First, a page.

Enhancement of Seagrass at the Chandeleur Islands, Louisiana

Informing project design and long-term monitoring and adaptive management of large-scale ecosystem restoration to maximize natural resource benefits through the protection and enhancement of seagrass habitat at the Chandeleur Islands, LA

As part of a comprehensive approach for restoration to address injuries caused by the Deepwater Horizon oil spill, planning is underway to restore the Chandeleur Islands, LA. For this effort, the Louisiana Coastal Protection and Restoration Authority, U.S. Fish and Wildlife Service, and Louisiana Department of Wildlife and Fisheries are charged with using best available science to optimally design and implement restoration and develop a long-term monitoring and adaptive management plan to maximize benefits for key natural resources, in particular seagrass.

The Challenge

The management team working to restore the Chandeleur Islands must make decisions on project design and monitoring in the face of multiple uncertainties in how the barrier islands and associated seagrass beds will respond to drivers such as storms and sea level rise that can dramatically reshape the coastal landscape. In a planning project leading up to this effort, a project team ­– led by the University of Southern Mississippi and including the Water Institute – worked with representatives from the management agencies to identify and prioritize the most pressing uncertainties that could be addressed through targeted research. These prioritized uncertainties from the co-design process are: (1) identifying what seagrass species-specific restoration criteria should be used in design and monitoring; (2) understanding the impacts of storms and other disturbances on seagrass distribution, species composition, and condition; and (3) understanding seagrass population structure and resilience capacity.

The coproduction team, led by the University of Southern Mississippi, is now working to reduce these uncertainties and improve management of these ecologically important barrier islands. The Institute is partnered with representatives from the management entities; researchers from the University of Southern Mississippi, the Gulf of Mexico Alliance, and University of Florida; and other stakeholders. Together, this team will work collaboratively to advance understanding of seagrass restoration criteria, the impacts of storms, and changes in seagrass population structure to improve science-based decision making for the Chandeleur Islands.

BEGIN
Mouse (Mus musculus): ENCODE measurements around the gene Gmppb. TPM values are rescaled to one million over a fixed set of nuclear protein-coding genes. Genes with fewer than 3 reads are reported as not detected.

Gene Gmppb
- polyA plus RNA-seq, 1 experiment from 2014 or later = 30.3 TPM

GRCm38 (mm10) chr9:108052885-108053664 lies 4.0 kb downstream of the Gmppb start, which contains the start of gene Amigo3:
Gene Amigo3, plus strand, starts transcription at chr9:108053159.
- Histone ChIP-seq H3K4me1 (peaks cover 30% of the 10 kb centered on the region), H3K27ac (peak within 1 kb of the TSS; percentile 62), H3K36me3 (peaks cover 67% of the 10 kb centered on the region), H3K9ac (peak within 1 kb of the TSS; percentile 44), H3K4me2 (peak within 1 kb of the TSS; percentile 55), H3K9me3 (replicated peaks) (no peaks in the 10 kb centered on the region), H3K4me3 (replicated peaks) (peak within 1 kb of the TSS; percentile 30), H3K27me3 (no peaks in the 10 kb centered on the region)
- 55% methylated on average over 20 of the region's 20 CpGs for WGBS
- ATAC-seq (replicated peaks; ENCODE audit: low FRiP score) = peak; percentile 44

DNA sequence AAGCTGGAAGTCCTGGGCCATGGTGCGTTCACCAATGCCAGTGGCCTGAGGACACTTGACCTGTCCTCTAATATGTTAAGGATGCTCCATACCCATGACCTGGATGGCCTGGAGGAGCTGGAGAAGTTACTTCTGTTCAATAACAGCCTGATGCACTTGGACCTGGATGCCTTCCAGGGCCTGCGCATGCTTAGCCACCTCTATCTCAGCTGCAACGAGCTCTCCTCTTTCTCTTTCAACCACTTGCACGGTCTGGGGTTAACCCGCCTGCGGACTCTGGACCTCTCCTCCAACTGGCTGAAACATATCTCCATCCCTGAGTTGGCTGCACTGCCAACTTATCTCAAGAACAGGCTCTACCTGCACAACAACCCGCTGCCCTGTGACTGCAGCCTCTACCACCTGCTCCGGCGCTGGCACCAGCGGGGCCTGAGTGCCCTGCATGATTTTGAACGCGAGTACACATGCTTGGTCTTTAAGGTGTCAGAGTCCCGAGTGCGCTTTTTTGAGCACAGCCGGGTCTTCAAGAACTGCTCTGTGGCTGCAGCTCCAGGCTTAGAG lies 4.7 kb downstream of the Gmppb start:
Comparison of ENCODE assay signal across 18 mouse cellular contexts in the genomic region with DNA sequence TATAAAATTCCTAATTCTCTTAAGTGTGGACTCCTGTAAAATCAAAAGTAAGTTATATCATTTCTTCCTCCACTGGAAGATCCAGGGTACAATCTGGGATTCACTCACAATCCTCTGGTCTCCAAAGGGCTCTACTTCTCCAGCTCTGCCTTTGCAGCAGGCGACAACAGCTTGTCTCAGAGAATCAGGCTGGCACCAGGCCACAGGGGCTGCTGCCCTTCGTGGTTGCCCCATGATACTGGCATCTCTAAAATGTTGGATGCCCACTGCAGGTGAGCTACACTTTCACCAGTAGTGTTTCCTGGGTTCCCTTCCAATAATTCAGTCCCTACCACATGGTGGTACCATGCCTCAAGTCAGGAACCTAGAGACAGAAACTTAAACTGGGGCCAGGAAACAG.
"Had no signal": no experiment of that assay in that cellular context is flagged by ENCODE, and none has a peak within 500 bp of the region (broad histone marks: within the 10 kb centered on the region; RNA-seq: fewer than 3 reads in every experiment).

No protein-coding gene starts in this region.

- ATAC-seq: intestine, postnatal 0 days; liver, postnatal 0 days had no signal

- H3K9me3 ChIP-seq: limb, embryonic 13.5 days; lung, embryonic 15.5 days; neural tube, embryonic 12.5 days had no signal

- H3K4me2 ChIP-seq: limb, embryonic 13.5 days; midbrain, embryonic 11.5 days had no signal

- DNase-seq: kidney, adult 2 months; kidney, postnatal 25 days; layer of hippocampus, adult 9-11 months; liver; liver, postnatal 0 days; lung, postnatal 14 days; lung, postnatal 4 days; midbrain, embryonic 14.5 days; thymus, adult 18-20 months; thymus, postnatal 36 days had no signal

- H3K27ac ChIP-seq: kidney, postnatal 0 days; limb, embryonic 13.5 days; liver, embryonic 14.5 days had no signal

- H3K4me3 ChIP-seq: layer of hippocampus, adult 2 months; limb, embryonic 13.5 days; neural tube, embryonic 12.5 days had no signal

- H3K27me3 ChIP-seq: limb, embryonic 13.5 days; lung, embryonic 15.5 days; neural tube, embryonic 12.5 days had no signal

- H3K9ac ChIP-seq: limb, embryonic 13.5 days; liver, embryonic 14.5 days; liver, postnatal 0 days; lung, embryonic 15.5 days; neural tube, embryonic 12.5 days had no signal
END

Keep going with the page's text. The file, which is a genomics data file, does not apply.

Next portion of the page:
The Approach

Research will center around three guiding questions: (1) What are restoration success criteria for the seagrasses at the Chandeleur Islands; (2) What are the impacts of storms and other disturbances on seagrasses at the Chandeleur Islands; and (3) What is the population structure of seagrasses at the Chandeleur Islands. The Institute will be working most closely on questions (1) and (2), with other team members focused on the use of genetic tools to investigate the genetic diversity of seagrass at the Chandeleurs.

The Institute will use a combination of remote sensing analysis, numerical modeling, and partner-led analysis of in situ (on the ground) data collection on where seagrasses are located at the islands and the conditions under which they survive and thrive.

The remote sensing analysis will be used to investigate how the distribution of seagrass in the lee of the Chandeleur Islands has changed with time, including how that distribution has changed in direct response to storms (i.e., seagrass being buried or removed by storm processes) or indirectly as a result to storm-driven changes to the islands (i.e., storms erode and reduce the footprint of the islands, removing the protection they provide from currents and waves and reducing the area of suitable potential habitat). This analysis will be coupled with numerical modeling work to simulate what the conditions were that led to historical changes in seagrass extent.

This analysis will increase understanding of how storms have (and will) influence seagrass at the Chandeleur Islands and will inform development of island restoration criteria based on maintaining the conditions necessary to maximize potential seagrass bed area. Together with the research led by partners, and through close co-design with the management entities leading restoration of these islands, this research will improve science-based restoration of this important and sensitive ecosystem.